• CHAPTER 6 The Judicial Mode of Rule Application in OEP
      (pp. 99-110)

      The national office of OEP was the headquarters of the freeze agencies’ inquiry-response system. By their decisions in over 10,000 inquiries and by the example they set for the field offices, OEP National officials determined whether CLC’s policy of stringency would be enforced strictly or applied in a more accommodative manner, whether the regime of rules would be a mechanism of sensible and fair policy implementation or an instrument of arbitrary control. This chapter describes and analyzes thepreferredmethod of rule application in OEP National.

      The General Counsel’s Office (GC) in OEP National served as the “court of appeals”...

    • CHAPTER 7 Supports for the Judicial Mode
      (pp. 111-126)

      What impelled OEP decision makers involved in the School Bus Contractors’ Case, or indeed in any case, to adhere to the norms of the judicial mode of rule application? A simple answer would be that they had internalized those norms in the course of their general or legal education or during their socialization as bureaucrats, And surely it is true that most of us—government official, lawyer, and layman alike—think that government decisions should have legal justification and believe that rules should be interpreted to produce reasonable and consistent results; but everyday experience also teaches that adherence to these...

    • CHAPTER 8 Inducements to Deviant Modes of Rule Application
      (pp. 127-144)

      Even when an administrative agency, such as OEP, works hard to achieve the ideals of the judicial mode of rule application, it rarely can maintain that standard uniformly. Deliberation and attention to principle are not the only values at stake in an active, goal-oriented agency. Competing norms and operational imperatives tend to produce deviations from the judicial mode. Two specific inducements to deviant forms of decision making in the OEP national office were of particular importance—time pressure and bureaucratic organization.¹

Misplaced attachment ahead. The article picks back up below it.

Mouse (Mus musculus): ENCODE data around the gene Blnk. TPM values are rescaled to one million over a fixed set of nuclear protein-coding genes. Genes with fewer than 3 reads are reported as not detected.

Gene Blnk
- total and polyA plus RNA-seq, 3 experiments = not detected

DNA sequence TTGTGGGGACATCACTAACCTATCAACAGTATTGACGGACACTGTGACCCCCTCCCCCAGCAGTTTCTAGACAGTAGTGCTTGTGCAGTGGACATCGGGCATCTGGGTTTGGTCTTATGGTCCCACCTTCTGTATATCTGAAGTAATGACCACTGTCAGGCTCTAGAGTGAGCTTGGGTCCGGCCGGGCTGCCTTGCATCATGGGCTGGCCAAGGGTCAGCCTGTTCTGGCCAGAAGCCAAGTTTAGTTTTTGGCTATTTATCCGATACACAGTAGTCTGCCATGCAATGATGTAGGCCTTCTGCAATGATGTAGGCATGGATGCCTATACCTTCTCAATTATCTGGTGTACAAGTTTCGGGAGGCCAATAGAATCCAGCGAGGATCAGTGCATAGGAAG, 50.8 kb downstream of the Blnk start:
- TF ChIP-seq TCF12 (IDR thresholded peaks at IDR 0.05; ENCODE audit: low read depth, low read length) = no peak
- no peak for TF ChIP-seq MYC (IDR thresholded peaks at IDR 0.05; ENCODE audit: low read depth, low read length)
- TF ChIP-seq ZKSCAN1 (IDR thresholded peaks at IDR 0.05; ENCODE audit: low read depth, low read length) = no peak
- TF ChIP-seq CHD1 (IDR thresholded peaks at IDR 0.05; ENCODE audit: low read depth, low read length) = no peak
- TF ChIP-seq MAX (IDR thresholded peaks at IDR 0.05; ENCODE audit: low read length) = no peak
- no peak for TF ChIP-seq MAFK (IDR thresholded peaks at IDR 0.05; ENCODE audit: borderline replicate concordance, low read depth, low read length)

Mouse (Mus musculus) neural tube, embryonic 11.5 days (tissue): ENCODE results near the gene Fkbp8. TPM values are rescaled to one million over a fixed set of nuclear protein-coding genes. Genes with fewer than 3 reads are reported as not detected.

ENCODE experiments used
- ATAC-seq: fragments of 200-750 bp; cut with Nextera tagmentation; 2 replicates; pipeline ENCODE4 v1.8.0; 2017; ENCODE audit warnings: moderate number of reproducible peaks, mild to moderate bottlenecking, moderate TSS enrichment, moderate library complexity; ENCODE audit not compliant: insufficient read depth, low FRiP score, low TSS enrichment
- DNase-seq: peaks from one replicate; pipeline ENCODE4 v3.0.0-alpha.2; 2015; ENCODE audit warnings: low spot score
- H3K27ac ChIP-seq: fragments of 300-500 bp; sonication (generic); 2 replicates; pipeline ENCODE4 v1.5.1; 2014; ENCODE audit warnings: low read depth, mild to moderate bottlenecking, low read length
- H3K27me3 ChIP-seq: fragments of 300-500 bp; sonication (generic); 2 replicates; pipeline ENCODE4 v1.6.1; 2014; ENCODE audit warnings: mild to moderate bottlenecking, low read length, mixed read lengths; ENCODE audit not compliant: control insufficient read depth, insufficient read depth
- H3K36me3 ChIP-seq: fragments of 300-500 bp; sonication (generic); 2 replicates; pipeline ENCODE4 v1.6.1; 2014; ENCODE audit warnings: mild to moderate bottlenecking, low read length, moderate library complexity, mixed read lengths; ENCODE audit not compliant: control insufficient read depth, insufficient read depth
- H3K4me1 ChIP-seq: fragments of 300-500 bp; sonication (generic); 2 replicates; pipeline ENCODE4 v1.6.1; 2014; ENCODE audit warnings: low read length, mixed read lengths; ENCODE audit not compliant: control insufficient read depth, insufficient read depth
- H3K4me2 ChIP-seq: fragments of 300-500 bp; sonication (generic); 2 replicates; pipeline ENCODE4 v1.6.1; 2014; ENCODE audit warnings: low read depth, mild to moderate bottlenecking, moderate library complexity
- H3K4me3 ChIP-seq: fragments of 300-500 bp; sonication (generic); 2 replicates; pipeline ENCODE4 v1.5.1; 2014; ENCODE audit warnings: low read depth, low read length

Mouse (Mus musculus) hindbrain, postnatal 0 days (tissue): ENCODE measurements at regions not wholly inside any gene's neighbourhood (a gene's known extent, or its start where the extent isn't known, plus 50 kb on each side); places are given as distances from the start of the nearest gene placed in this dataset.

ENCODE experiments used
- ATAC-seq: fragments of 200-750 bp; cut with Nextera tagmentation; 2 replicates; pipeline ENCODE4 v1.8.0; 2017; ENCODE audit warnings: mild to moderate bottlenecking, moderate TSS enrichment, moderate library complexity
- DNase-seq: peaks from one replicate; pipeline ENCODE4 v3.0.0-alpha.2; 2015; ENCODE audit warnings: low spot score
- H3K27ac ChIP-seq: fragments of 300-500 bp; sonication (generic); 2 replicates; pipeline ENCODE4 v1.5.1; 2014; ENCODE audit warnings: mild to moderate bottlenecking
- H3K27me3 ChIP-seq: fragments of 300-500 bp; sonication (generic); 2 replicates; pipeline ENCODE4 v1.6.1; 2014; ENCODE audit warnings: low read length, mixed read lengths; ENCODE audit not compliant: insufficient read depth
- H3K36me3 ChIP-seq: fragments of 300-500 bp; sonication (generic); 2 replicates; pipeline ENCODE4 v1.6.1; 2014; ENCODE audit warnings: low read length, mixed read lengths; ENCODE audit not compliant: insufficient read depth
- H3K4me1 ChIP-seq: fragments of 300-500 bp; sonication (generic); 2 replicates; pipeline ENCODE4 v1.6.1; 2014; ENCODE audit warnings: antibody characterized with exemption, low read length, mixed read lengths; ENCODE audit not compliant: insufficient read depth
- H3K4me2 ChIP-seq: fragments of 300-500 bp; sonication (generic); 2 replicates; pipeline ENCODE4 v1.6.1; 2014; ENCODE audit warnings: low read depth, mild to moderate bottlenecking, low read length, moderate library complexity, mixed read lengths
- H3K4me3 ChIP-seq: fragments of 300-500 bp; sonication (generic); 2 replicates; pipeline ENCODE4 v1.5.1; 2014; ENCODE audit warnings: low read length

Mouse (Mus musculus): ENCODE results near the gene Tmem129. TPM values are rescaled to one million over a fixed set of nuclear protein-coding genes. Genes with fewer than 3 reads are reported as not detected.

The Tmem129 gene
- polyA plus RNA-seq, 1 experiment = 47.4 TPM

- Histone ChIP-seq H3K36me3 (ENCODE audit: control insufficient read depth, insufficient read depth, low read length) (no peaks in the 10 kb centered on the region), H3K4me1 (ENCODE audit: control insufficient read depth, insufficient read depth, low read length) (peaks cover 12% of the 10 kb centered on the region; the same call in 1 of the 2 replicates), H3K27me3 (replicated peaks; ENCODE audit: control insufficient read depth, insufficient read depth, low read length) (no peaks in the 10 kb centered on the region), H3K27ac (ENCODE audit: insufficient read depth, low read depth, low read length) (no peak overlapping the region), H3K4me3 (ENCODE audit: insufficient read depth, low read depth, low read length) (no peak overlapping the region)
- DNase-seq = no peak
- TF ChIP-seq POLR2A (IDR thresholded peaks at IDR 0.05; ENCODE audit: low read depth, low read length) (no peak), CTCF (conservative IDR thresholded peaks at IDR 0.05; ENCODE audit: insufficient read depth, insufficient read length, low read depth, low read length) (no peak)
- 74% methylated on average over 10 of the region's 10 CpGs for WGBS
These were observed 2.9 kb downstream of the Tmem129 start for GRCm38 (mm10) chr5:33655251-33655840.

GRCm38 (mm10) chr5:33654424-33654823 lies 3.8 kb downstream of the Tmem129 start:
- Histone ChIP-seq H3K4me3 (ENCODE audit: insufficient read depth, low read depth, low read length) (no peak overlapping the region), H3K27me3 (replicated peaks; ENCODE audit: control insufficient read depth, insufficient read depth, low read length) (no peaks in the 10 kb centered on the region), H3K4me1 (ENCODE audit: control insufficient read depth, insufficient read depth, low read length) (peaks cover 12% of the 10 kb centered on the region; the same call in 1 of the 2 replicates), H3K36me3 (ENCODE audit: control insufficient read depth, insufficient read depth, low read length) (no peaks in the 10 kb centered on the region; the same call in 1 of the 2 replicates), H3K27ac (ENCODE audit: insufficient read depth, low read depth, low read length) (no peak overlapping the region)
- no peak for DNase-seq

Confronted by an army of inquirers insisting that uncertainty about the requirements of the freeze be resolved immediately, agency...

    • CHAPTER 9 Case Presentation and Substantive Dispositions
      (pp. 145-162)

      Methods of legal decision making are important, in the last analysis, because they affect substantive outcomes for individual parties and the aggregate impact of legal policy. How did the clash of competing styles of rule application in the OEP national office affect the incidence of stringency and accommodation in the decision of individual cases? What determined whether a particular inquiry would be answered in the judicial mode or legalistically, stringently or accommodatively?

      The judical mode of rule application has no inherent tendency to produce any particular pattern of substantive outcomes, liberal or conservative, stringent or accommodative. It is responsive primarily...

  6. Conclusion

    • CHAPTER 10 Justifying Stringency
      (pp. 165-182)

      For governmental officials attempting to implement new policies, the law is both a resource and an impediment. When policies are implemented through the forms and procedures of the law, there is an implicit claim that those who disobey act in defiance of the rule of law itself and are legitimately subject to punishment. However, when they invoke the support of the law, governmental officials are also subject to the constraints of the legal tradition within which they operate—the obligations which that tradition imposes on official action, its standards of legal validity and fairness and rationality.

      In the United States,...

  7. Appendix: Notes on Research Methods
    (pp. 183-190)
  8. Index
    (pp. 191-194)
  9. General Subject Index
    (pp. 195-200)